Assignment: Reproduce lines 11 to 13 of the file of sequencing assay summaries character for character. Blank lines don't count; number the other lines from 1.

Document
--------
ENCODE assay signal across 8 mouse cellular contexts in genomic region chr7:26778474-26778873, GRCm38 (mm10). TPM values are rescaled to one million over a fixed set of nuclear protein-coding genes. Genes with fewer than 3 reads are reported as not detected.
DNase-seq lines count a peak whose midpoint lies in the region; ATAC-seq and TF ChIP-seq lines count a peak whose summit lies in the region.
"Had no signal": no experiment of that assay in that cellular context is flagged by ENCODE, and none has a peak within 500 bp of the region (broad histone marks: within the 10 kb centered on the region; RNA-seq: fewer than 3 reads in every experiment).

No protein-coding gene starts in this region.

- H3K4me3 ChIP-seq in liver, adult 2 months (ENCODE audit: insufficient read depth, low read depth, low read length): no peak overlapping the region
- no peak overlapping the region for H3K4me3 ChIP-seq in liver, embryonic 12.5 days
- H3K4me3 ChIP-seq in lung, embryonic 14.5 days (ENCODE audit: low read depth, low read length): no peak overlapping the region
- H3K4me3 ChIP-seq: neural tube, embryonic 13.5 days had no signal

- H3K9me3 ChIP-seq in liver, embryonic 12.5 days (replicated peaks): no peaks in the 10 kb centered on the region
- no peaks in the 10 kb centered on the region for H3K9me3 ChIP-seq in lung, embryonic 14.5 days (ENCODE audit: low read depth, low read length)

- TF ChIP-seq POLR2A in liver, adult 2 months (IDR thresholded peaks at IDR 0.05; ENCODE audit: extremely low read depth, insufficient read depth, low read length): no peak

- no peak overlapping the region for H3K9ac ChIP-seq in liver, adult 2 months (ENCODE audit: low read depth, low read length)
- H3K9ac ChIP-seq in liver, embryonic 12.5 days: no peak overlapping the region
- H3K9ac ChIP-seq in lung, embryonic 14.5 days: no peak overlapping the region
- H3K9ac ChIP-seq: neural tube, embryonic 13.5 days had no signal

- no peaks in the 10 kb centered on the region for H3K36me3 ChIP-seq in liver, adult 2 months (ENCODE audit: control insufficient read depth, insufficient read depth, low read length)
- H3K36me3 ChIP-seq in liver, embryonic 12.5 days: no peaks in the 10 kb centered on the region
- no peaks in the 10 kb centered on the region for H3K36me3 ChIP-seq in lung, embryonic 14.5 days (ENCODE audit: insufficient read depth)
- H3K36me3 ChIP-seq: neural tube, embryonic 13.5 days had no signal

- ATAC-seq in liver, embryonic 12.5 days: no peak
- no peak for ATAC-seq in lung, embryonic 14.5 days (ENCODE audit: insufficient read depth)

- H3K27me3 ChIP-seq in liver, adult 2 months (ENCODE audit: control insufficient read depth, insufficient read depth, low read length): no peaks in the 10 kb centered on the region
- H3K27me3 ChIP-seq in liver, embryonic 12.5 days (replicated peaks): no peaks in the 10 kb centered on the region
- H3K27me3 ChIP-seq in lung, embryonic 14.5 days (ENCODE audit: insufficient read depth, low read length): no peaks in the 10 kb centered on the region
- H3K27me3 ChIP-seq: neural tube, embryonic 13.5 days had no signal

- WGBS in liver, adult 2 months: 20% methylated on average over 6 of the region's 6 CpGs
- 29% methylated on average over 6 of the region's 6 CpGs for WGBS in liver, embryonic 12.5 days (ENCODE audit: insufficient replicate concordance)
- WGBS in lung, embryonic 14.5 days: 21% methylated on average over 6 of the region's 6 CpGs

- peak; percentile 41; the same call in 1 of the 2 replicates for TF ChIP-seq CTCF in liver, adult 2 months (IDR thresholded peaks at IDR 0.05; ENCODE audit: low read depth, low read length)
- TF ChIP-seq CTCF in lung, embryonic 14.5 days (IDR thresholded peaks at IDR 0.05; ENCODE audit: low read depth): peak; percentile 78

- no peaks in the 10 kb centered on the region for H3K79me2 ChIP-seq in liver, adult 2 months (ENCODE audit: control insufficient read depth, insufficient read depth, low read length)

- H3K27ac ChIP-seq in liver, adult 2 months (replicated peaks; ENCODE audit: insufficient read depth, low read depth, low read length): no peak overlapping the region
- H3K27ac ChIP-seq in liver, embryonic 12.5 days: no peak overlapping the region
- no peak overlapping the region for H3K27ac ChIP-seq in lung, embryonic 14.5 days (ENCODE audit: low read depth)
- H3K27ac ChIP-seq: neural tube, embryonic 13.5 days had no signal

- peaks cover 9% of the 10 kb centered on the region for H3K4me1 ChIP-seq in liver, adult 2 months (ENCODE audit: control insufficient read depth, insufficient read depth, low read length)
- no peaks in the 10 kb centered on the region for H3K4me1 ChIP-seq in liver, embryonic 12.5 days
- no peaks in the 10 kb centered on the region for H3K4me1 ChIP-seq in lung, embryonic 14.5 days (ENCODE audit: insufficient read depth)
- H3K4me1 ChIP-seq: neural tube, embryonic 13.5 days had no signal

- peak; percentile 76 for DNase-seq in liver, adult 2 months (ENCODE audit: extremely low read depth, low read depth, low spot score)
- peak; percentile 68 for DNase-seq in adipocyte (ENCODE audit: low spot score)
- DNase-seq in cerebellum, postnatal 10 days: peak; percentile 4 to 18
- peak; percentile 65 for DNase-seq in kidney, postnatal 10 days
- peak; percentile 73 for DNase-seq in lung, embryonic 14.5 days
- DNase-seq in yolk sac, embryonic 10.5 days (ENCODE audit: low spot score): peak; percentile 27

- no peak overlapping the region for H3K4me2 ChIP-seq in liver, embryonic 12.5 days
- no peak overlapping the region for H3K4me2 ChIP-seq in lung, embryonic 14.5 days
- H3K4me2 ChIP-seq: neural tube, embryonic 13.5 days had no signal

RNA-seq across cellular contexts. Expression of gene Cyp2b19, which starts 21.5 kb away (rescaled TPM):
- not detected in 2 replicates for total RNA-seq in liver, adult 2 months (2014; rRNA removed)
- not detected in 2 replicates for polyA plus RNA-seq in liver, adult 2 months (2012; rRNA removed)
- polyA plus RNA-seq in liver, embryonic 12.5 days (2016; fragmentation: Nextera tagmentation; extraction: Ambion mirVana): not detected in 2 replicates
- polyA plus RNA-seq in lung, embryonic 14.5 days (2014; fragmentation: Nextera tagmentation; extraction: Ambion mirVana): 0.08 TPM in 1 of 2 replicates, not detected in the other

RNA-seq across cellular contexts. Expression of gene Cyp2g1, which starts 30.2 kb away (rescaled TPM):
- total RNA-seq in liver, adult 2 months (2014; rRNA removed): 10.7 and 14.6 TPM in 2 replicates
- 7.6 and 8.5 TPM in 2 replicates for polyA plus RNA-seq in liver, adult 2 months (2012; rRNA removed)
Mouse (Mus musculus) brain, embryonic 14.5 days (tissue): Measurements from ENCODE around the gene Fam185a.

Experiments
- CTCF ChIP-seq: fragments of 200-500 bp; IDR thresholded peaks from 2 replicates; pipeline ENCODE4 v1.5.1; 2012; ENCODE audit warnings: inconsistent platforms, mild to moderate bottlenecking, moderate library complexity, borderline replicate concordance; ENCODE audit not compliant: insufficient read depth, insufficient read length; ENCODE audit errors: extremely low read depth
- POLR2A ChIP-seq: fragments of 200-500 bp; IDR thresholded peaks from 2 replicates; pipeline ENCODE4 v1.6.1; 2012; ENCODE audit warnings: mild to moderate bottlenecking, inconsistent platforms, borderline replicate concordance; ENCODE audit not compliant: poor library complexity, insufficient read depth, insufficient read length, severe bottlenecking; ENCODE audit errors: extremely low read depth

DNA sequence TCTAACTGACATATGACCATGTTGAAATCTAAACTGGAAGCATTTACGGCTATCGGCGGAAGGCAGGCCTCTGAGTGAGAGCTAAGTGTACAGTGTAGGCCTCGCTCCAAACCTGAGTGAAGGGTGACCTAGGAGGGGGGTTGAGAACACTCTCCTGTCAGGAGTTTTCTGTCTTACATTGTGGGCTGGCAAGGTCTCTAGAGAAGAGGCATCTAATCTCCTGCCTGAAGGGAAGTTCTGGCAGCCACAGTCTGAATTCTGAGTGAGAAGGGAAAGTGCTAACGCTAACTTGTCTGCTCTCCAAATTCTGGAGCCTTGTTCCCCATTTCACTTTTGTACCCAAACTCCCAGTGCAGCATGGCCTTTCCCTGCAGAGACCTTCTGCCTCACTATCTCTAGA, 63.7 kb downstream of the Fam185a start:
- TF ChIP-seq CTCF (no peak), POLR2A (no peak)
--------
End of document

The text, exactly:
- TF ChIP-seq POLR2A in liver, adult 2 months (IDR thresholded peaks at IDR 0.05; ENCODE audit: extremely low read depth, insufficient read depth, low read length): no peak

- no peak overlapping the region for H3K9ac ChIP-seq in liver, adult 2 months (ENCODE audit: low read depth, low read length)
- H3K9ac ChIP-seq in liver, embryonic 12.5 days: no peak overlapping the region